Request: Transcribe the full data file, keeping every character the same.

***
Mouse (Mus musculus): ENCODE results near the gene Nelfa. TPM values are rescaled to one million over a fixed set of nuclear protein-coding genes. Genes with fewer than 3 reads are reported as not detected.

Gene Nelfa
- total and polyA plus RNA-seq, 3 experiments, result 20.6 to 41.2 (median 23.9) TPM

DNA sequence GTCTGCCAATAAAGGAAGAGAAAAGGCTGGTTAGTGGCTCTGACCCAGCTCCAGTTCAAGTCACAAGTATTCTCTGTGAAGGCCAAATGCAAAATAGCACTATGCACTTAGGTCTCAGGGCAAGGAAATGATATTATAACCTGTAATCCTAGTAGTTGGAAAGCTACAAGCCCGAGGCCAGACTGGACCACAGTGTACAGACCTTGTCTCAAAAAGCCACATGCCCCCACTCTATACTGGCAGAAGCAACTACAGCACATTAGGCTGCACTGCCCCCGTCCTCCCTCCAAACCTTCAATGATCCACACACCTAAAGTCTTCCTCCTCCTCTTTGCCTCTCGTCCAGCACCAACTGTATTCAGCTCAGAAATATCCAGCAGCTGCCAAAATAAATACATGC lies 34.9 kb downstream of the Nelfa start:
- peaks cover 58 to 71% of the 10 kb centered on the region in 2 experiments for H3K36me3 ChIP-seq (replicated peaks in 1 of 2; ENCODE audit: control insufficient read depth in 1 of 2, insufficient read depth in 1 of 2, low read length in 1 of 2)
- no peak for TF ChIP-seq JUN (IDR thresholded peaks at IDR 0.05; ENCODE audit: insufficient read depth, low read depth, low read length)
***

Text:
Mouse (Mus musculus): ENCODE results near the gene Nelfa. TPM values are rescaled to one million over a fixed set of nuclear protein-coding genes. Genes with fewer than 3 reads are reported as not detected.

Gene Nelfa
- total and polyA plus RNA-seq, 3 experiments, result 20.6 to 41.2 (median 23.9) TPM

DNA sequence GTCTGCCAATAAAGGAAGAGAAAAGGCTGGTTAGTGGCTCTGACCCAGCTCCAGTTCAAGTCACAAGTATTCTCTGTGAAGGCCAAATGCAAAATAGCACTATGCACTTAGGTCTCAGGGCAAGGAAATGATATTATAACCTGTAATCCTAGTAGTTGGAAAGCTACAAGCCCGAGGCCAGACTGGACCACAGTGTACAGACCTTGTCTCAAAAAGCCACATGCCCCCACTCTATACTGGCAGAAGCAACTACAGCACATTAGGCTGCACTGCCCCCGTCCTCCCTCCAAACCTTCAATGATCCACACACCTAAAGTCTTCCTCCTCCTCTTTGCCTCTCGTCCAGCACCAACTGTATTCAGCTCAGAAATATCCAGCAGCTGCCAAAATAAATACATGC lies 34.9 kb downstream of the Nelfa start:
- peaks cover 58 to 71% of the 10 kb centered on the region in 2 experiments for H3K36me3 ChIP-seq (replicated peaks in 1 of 2; ENCODE audit: control insufficient read depth in 1 of 2, insufficient read depth in 1 of 2, low read length in 1 of 2)
- no peak for TF ChIP-seq JUN (IDR thresholded peaks at IDR 0.05; ENCODE audit: insufficient read depth, low read depth, low read length)